By SOF Editor on Wed, 01/13/2010 - 11:26am
Members of the Armed Forces of the Philippines Marine Battalion Landing Team-3-with assistance from Joint Special Operations Task Force-Philippines-treated 135 patients and 31 farm animals in Barangay (community) Asin, located in the Panamao municipality Jan. 7.
Held at the Tabuasin Primary School, AFP, JSOTF-P and regional health officials partnered for the Medical and Veterinarian Civic Action Program, bringing much-needed medical and veterinarian services to the coastal barangay.
Previously, many residents had never seen APF troops before and historically lawless groups have resided in the region.
Officials at the MEDCAP and VETCAP hope that by bringing these organizations together for free medical services, it can help provide peace and stability and improve the health for people in this remote area.
"I am honored to be here today. We have a long, working relationship with MBLT-3 to help the people of Sulu. We have done many projects, to include school renovations, roads, piers, and wells. We hope that through the support provided today, we will continue this friendship," said the U.S. Army Special Forces team leader for Liaison Coordination Element 1333-B.
At the opening ceremony, several key leaders spoke including Asim's Barangay Chairman, MBLT-3's Civil Military Officer Lt. Francisco R. Sayoc, JSOTF-P Veterinarian Lt. Col. Stephen Goldsmith and the LCE 1333-B team leader.
As medical and veterinarian services are virtually non-existent in the region, the event provided an opportunity for residents to receive treatments for themselves and their animals. Patients received check-ups and prescription medications and animals were treated with deworming medications and vitamin supplements.
"This was a very successful MEDCAP. The Panamao Regional Health Office pretty much ran the event. They brought heath care providers, midwives, pharmacists and nurses. They worked closely with MBLT-3 to make today happen," said a U.S. Army Special Forces Medic at the MEDCAP.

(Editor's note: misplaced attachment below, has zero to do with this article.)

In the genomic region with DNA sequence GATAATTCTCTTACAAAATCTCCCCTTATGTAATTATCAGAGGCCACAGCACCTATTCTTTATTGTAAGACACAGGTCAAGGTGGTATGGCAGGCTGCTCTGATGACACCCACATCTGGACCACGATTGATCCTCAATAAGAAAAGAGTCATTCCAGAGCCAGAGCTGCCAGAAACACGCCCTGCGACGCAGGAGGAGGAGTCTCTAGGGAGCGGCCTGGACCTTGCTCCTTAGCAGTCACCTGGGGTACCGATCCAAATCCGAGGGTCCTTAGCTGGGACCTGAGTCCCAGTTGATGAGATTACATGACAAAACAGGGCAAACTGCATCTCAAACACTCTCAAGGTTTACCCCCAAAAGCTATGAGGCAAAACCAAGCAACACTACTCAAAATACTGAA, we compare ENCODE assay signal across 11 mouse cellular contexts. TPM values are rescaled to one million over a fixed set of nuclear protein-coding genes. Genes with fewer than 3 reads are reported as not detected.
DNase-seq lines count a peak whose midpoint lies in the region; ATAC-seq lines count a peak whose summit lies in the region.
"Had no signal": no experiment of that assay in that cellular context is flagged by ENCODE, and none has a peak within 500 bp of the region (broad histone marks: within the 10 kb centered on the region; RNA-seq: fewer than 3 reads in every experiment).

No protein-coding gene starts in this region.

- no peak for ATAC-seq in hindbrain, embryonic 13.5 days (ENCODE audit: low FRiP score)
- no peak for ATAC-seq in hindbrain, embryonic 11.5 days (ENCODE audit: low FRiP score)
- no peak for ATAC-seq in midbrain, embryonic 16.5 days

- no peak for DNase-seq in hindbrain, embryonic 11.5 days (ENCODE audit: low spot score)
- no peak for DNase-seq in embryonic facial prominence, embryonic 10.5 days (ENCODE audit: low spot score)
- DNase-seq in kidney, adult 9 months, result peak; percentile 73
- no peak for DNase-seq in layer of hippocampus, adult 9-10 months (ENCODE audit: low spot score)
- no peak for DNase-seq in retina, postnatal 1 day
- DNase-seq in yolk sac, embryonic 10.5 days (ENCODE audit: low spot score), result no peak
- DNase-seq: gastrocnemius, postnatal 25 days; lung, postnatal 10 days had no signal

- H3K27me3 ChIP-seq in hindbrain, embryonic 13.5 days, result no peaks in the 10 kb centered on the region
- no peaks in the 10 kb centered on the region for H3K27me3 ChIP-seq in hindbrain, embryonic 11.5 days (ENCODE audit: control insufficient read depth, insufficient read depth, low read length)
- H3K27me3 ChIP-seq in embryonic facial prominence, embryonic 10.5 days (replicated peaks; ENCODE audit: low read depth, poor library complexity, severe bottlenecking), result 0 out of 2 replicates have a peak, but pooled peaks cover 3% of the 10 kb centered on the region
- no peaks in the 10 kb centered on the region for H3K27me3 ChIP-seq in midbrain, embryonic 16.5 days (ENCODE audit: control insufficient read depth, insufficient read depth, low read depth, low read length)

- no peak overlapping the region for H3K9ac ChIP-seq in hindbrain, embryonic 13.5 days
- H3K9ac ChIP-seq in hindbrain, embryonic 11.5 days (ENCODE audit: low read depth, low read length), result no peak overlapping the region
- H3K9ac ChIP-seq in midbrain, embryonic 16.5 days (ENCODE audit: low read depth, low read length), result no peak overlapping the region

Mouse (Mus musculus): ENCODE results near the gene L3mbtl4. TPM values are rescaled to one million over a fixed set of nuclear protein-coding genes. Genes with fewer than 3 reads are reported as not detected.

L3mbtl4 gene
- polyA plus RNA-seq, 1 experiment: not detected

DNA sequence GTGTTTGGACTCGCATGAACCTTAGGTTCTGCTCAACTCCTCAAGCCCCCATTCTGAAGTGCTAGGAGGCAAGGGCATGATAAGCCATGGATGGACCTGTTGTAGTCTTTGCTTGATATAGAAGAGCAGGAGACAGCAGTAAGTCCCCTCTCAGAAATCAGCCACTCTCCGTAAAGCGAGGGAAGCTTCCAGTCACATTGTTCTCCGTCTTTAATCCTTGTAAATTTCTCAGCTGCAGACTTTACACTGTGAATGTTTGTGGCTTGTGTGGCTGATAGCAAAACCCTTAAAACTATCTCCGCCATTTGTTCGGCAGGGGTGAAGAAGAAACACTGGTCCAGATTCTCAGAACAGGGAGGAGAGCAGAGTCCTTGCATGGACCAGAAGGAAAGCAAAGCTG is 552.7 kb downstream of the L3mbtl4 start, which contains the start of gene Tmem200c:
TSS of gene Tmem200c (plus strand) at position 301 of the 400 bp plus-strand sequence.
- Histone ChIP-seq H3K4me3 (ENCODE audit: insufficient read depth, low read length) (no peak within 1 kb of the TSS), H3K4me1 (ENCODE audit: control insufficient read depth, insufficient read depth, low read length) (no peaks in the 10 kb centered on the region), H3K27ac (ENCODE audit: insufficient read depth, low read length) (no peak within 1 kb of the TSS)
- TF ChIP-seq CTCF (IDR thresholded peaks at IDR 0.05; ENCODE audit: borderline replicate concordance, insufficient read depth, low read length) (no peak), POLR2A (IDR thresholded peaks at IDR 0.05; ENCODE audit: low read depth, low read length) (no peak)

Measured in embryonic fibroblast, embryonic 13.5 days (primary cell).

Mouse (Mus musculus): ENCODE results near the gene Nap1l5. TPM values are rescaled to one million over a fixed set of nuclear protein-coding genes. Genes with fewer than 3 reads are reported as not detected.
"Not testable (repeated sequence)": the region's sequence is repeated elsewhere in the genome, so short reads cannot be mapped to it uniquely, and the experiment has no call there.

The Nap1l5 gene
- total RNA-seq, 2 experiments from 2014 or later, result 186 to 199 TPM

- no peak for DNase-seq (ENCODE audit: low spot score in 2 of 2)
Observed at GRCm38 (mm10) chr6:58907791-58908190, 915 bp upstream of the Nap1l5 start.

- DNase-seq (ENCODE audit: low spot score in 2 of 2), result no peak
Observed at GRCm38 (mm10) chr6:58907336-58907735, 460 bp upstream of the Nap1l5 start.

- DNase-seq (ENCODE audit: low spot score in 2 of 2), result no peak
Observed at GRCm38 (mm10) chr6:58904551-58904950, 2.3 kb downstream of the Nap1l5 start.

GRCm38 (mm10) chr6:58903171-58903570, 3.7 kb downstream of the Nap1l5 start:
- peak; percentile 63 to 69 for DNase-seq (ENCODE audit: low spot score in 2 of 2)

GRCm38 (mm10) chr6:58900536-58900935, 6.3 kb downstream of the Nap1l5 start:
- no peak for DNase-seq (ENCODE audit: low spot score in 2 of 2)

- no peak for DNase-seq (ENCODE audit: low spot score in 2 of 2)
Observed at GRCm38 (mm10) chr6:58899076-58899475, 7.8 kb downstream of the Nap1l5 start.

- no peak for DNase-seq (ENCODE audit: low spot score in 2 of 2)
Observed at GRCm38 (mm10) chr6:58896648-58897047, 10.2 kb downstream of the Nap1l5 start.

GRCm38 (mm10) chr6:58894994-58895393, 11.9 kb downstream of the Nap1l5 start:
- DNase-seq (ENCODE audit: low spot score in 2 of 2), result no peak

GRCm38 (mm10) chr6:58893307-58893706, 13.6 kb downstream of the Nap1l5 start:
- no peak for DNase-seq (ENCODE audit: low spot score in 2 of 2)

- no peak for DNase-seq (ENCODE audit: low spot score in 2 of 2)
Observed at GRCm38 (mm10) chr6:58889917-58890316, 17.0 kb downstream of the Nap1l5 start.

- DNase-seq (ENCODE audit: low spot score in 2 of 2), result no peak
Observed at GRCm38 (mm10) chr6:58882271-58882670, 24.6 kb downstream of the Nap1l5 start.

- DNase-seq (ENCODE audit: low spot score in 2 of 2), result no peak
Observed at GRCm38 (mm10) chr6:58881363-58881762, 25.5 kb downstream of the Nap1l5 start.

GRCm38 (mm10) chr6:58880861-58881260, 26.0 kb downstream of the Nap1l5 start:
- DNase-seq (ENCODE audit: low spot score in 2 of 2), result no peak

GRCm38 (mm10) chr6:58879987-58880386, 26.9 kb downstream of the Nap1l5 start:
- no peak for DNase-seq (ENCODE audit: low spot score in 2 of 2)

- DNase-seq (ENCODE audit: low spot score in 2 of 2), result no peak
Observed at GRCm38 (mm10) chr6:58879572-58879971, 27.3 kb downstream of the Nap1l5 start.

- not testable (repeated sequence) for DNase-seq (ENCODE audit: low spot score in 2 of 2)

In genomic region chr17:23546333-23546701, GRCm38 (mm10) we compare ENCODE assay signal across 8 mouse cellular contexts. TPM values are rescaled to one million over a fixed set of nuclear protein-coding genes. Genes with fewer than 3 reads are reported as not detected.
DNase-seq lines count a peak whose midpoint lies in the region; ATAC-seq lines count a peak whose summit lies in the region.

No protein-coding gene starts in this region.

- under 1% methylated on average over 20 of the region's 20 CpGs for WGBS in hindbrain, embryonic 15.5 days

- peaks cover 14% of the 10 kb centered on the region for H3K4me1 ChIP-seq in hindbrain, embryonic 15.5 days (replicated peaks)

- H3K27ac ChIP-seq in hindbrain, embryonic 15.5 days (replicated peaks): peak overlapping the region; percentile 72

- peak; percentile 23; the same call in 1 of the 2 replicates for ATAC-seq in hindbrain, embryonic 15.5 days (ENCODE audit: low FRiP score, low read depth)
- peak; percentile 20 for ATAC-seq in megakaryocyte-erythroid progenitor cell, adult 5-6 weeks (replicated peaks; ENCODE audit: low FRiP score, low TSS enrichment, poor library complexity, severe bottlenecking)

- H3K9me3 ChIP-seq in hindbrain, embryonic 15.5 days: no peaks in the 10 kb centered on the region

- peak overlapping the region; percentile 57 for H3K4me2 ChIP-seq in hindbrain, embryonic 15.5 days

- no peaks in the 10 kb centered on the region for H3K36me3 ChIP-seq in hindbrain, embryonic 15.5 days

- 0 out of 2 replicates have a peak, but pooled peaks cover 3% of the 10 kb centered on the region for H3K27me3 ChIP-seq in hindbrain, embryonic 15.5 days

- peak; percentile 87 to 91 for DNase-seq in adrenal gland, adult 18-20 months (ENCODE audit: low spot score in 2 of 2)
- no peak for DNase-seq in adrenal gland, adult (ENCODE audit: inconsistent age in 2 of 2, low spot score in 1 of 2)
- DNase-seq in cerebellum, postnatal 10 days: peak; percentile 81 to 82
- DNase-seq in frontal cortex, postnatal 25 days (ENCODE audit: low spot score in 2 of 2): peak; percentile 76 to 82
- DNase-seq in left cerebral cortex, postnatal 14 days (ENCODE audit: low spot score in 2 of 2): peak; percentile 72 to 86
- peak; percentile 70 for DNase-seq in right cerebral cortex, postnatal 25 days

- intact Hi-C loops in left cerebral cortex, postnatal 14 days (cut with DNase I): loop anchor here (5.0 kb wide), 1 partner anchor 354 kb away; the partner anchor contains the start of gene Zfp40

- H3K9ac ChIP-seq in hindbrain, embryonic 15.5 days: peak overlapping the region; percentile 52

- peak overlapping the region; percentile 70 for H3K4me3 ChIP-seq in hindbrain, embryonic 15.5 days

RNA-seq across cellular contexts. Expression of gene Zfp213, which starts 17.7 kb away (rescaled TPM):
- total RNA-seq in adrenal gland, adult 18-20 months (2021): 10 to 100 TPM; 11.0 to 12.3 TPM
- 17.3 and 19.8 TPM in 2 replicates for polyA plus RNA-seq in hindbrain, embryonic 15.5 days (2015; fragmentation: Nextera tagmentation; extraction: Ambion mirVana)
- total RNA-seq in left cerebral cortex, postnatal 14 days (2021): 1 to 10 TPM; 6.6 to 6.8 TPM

"JSOTF-P provided the vet services and donated medications, but it was the cooperation of the AFP and the local health and government officials who really deserve the credit for this event," he said.
Throughout the day, children received crayons with coloring and comic books. To pass the time waiting for treatment, kids sang, danced and watched movies with AFP Marines in a nearby classroom.
MBLT-3 and JSOTF-P regularly partner for a number of medical programs, including a weekly medical clinic at the AFP's Marine Camp Tandu Batu, which serves populations from Luuk, Omar and Panamao municipalities.
Since the current LCE team deployed to Sulu in late July, more than 1,700 patients have received care via MEDCAPs and other medical outreach programs. U.S. Army Special Forces medics and the JSOTF-P veterinarian work shoulder-to-shoulder with AFP Marine medics and regional health officials treating minor ailments, vaccinating animals and performing tooth extractions and minor surgeries.
Additionally, teams here provide parasite control medications and vitamin supplementation for livestock.
"We hope that by coming here today, we have built good relationships and demonstrated that war is not the solution. We come to show that the people here are very important to us," said 2nd Lt. Zues Alondra, an officer with MBLT-3.